Tuesday, October 29, 2013

Educational Gaming? Hmmm....

Lately as I gear up for student teaching, I've been doing a lot of reflecting back to my own elementary schools days.  What did I like to do for fun?  What subjects were my favorite?  What activities did I learn the most from?  My elementary friends and I like to reminisce and the one thing we always, always talk about are the games we played back in the computer lab.  Everyone always appreciates looking back to the good ol' days of Kid Pix, Super Munchers, Oregon Trail, etc.  The list goes on and on.  The excitement of technology was glowing in the late 90's mid 2000's and our computers weren't even anything compared to what our students have now. As I think about this, I wonder, what can we as educators do to foster this kind of excitement and enthusiasm kids have for games within our classroom?

This week for my Emerging Instructional Technology course, we've been talking about how learning can occur through gaming.  We were to try and play a game called Kingdom Rush
for a couple of hours and see what we all learned.  When I first heard of the assignment I kind of rolled my eyes because I thought I had much better things to do for three hours, like sit on Facebook ;).  

Now you might be asking, what is Kingdom Rush?  Well pretty much you are battling against different creatures who are trying to attack your territory.  There are many different types of weapons that you use to beat them: arrows, magic, militia and artillery.  Before you can move on to different battles, you have to beat all the waves of enemies and you can then get rewards.  The game is definitely a bit challenging at times, but it made me curious to try and explore different options to become successful.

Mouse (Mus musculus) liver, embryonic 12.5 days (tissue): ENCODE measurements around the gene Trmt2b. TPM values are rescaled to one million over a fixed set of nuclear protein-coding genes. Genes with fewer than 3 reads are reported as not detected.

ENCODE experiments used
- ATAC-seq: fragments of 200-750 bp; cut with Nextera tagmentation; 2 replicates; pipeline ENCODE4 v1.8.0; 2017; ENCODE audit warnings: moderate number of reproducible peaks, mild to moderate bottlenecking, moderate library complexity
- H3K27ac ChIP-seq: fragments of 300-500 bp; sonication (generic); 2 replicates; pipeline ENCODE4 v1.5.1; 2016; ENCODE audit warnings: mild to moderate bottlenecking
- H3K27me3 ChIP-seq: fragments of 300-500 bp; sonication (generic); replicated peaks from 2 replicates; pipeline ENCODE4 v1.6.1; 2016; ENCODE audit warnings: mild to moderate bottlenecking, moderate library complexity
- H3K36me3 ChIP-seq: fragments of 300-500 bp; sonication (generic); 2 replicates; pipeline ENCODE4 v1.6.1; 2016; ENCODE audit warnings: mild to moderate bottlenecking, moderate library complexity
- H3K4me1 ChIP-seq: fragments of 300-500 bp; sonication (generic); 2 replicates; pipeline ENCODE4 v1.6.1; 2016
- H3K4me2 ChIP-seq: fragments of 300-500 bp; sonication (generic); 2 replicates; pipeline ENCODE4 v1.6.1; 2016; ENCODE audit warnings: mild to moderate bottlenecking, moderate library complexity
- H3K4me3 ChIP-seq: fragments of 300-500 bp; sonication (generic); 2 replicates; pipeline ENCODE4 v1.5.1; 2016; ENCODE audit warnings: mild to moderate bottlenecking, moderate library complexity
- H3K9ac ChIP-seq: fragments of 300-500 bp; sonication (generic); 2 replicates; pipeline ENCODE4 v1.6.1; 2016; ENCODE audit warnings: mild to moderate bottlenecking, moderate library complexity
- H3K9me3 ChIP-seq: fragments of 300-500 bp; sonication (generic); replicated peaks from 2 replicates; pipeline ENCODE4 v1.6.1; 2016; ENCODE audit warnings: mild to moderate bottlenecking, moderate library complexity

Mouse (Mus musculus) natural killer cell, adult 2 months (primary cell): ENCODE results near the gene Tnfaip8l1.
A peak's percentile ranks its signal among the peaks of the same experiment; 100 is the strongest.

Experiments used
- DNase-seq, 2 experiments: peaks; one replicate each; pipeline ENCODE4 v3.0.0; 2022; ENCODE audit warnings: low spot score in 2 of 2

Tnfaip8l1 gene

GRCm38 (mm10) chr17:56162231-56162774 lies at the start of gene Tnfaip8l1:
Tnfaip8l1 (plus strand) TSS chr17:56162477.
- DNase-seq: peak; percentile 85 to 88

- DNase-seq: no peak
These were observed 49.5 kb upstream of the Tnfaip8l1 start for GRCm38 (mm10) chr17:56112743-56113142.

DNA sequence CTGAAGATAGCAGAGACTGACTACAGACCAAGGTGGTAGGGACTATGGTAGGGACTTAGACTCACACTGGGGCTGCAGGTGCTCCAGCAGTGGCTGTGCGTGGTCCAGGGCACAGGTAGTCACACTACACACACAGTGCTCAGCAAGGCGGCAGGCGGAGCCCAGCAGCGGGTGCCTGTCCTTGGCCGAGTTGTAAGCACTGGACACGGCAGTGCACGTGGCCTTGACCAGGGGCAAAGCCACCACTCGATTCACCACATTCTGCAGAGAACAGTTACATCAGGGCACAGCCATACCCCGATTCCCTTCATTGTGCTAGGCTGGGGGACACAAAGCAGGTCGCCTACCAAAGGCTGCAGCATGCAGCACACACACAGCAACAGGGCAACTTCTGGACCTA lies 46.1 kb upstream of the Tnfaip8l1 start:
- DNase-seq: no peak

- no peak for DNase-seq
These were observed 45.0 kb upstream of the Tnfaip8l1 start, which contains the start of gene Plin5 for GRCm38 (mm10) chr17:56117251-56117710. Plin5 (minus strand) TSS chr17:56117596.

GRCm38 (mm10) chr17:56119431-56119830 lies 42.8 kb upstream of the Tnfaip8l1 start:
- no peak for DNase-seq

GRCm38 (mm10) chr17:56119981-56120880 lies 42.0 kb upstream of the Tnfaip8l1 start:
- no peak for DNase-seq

During my gaming, I come to realize that it can really be a great learning experience.
 The catch is, is that you really need to make sure that it is serving the right learning goals and corresponding with the standards that need to be meant.  These types of activity can be really engaging for the students and keep them on-task.  They can also serve as motivation and a fun reward for kids.

So now that I have this in mind, I hope to create fun gaming experiences for my students that they will be still talking about in their 20's. :)

1 comment:

  1. You shared some interesting ideas about gaming. You talked about what you did, but what did you feel? Dig deeper into the motivations and feelings that you had as you played the game. How did it relate to specific ideas that you read or watched in the RWLDs? Take it to the next level. I look forward to your next posting
    Z

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